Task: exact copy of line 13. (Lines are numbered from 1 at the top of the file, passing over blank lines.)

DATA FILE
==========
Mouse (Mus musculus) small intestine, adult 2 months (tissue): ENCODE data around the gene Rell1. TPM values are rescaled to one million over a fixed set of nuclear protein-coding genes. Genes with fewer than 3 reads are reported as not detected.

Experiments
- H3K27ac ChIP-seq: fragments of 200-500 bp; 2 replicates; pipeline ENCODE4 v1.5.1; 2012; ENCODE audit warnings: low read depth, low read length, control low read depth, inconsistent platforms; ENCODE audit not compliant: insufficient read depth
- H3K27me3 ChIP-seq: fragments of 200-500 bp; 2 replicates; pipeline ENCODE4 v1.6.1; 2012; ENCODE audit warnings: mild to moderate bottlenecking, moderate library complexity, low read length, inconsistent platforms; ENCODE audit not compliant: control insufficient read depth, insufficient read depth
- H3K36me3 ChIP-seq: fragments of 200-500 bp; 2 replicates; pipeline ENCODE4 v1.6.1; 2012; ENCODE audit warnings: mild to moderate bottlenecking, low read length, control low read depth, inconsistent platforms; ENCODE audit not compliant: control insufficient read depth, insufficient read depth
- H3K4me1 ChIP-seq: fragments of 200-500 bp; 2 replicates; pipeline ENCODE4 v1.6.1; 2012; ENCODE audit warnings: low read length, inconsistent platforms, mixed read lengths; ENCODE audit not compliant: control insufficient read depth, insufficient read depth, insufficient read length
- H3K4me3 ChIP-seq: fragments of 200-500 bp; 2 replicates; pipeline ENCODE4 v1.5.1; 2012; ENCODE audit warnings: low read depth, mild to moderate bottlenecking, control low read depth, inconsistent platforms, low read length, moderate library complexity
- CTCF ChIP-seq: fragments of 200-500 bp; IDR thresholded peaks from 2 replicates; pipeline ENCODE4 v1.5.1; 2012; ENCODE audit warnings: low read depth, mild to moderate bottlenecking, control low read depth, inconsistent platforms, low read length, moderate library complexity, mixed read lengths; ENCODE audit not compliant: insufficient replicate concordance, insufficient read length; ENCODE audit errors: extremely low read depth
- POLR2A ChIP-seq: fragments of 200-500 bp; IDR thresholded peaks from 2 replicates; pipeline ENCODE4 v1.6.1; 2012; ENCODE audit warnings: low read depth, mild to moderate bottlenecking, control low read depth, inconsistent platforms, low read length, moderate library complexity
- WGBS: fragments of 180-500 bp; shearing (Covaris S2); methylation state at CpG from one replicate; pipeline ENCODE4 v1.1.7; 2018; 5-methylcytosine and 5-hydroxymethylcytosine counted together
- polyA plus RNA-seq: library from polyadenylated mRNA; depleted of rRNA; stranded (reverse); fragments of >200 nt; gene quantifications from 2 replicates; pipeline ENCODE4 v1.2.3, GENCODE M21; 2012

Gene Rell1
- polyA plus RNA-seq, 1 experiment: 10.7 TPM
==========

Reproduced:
- polyA plus RNA-seq, 1 experiment: 10.7 TPM